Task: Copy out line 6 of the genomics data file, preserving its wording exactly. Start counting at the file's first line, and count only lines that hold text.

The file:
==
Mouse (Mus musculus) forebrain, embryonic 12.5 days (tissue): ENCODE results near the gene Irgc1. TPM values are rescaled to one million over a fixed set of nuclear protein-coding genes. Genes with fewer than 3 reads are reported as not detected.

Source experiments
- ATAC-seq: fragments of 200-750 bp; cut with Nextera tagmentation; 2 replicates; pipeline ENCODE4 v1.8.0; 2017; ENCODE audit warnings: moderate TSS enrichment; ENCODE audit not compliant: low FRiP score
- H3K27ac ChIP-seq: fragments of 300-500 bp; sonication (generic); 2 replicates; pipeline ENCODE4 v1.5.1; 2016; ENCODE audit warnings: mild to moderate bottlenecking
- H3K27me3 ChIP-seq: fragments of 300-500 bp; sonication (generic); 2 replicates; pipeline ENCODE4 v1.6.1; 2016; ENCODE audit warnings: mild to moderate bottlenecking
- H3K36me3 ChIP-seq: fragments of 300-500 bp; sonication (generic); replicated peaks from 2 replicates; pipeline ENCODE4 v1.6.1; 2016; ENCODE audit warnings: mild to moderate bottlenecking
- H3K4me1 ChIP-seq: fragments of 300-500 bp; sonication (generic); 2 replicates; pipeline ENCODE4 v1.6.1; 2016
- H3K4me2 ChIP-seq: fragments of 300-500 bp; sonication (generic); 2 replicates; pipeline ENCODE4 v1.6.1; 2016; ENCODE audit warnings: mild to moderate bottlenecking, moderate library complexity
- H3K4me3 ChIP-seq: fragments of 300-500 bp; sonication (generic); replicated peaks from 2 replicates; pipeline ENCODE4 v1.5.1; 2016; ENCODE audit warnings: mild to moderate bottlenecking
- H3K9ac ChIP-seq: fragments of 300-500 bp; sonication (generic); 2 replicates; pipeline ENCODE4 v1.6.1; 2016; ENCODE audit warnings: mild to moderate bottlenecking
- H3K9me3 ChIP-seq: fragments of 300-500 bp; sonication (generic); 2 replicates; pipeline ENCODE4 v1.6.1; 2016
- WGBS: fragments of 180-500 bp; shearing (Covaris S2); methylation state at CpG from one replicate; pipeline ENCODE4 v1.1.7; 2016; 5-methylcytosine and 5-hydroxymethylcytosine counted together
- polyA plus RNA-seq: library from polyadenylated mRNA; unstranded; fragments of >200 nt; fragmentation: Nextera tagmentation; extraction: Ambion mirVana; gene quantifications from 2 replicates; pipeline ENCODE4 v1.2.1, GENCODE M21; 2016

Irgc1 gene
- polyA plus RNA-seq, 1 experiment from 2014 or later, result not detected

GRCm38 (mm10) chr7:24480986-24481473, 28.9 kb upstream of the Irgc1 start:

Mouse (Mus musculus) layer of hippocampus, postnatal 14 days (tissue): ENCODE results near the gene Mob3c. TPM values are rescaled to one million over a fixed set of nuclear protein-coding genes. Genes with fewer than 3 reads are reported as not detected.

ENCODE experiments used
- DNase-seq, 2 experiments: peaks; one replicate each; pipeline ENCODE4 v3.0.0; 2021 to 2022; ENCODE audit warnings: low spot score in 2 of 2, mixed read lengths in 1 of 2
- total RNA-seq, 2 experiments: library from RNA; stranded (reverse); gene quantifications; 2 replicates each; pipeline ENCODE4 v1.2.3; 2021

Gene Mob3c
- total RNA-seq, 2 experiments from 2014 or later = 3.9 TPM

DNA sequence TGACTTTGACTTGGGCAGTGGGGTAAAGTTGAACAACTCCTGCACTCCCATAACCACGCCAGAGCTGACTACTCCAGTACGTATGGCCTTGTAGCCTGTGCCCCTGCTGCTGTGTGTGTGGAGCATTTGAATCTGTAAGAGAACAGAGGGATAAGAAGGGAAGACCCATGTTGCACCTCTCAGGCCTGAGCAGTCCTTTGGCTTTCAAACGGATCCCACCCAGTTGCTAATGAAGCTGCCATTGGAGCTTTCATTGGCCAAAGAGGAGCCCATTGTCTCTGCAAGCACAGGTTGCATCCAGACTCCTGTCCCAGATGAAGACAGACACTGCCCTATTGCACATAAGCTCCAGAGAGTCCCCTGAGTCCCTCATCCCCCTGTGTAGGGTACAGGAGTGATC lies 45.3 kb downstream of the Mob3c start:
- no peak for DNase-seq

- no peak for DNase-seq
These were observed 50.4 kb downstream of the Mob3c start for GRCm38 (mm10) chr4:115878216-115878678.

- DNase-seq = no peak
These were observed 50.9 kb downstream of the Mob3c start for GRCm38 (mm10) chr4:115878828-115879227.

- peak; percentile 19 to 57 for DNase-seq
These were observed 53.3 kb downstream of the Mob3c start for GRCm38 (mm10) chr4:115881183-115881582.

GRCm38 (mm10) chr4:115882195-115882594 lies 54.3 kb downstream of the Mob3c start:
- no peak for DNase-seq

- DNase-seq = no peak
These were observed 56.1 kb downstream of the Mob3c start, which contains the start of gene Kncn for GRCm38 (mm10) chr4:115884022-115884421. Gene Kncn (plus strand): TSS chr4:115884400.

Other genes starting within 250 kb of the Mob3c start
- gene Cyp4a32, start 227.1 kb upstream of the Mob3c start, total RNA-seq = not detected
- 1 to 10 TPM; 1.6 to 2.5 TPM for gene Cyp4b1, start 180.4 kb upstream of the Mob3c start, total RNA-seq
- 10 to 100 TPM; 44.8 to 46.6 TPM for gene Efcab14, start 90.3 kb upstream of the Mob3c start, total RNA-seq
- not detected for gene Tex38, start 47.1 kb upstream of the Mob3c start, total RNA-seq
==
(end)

- H3K36me3 ChIP-seq: fragments of 300-500 bp; sonication (generic); replicated peaks from 2 replicates; pipeline ENCODE4 v1.6.1; 2016; ENCODE audit warnings: mild to moderate bottlenecking